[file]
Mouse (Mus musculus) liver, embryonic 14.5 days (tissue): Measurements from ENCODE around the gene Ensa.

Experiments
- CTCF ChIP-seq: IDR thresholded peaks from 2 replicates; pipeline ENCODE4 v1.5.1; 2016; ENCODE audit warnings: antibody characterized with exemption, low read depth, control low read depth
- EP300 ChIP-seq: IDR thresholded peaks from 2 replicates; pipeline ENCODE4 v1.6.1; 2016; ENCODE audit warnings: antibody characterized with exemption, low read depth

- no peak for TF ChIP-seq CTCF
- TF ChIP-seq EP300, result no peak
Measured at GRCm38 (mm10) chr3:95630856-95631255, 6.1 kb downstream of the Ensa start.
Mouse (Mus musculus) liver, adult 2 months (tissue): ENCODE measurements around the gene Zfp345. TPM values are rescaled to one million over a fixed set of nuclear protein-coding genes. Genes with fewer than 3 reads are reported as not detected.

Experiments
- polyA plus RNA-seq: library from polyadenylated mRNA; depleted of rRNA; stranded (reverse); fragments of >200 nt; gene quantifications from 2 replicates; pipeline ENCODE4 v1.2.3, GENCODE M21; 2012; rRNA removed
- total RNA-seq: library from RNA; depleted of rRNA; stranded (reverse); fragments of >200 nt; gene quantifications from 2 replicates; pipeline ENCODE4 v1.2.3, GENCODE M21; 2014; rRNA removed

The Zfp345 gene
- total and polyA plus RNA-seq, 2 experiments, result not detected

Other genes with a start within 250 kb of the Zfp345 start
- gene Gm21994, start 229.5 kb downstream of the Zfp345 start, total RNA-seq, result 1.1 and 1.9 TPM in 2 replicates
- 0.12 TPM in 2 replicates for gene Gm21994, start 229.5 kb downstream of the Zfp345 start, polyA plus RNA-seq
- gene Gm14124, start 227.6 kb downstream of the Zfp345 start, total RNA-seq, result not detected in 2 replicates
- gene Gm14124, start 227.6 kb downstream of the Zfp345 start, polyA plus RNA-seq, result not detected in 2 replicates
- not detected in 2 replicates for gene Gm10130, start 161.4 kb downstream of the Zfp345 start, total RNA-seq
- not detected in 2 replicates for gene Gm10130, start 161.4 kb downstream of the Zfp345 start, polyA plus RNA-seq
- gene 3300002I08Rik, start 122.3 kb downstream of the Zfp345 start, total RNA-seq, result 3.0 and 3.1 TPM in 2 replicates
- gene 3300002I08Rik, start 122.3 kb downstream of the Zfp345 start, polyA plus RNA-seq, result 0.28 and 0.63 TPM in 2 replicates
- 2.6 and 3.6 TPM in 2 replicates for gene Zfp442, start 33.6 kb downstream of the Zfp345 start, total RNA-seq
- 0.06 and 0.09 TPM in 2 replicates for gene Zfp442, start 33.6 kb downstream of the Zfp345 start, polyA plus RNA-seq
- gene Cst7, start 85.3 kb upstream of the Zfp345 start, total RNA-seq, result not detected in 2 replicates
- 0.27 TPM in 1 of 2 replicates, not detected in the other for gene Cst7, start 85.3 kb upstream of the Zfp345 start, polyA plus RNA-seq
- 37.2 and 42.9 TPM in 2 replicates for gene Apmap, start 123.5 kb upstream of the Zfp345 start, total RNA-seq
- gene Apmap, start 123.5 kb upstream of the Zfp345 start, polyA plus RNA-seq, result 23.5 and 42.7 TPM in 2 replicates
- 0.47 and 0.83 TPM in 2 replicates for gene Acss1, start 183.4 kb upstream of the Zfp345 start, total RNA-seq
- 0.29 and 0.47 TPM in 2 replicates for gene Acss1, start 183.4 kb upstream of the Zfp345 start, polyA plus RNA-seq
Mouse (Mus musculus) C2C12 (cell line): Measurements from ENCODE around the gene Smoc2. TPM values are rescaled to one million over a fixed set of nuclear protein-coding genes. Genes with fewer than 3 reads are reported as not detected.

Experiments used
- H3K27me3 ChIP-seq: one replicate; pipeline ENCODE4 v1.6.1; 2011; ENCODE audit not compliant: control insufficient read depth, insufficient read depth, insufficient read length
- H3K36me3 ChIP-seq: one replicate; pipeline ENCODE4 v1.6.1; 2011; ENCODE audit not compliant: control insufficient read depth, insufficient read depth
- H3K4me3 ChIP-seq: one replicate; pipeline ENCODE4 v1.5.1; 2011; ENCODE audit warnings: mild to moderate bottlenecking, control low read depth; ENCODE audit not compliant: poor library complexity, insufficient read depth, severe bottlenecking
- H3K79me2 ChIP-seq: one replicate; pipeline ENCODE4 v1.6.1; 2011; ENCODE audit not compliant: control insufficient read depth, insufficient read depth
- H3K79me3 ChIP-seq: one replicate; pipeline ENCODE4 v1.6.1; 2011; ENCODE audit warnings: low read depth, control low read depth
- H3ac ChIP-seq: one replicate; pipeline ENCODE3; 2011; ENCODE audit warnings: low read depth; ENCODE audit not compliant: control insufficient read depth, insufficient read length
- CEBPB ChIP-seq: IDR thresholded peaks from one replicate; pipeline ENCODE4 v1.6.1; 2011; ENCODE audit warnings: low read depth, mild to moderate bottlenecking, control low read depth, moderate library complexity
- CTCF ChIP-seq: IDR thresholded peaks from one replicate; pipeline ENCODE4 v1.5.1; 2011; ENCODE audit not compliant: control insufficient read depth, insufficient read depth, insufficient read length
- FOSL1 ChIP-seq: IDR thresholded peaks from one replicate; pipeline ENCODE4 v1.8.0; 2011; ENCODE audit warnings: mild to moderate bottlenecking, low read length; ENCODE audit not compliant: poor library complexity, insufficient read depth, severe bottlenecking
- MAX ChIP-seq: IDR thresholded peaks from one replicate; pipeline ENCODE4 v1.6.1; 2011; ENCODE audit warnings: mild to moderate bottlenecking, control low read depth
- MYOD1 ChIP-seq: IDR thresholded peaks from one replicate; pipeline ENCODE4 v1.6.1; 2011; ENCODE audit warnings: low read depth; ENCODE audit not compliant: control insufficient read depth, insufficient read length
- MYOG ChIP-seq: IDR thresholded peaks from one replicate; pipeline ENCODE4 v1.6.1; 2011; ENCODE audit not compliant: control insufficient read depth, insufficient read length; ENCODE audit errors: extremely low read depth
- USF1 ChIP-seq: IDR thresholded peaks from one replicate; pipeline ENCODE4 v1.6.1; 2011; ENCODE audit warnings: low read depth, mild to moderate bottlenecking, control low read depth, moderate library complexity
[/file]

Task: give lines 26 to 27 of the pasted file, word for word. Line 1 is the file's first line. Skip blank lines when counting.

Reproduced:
- 0.27 TPM in 1 of 2 replicates, not detected in the other for gene Cst7, start 85.3 kb upstream of the Zfp345 start, polyA plus RNA-seq
- 37.2 and 42.9 TPM in 2 replicates for gene Apmap, start 123.5 kb upstream of the Zfp345 start, total RNA-seq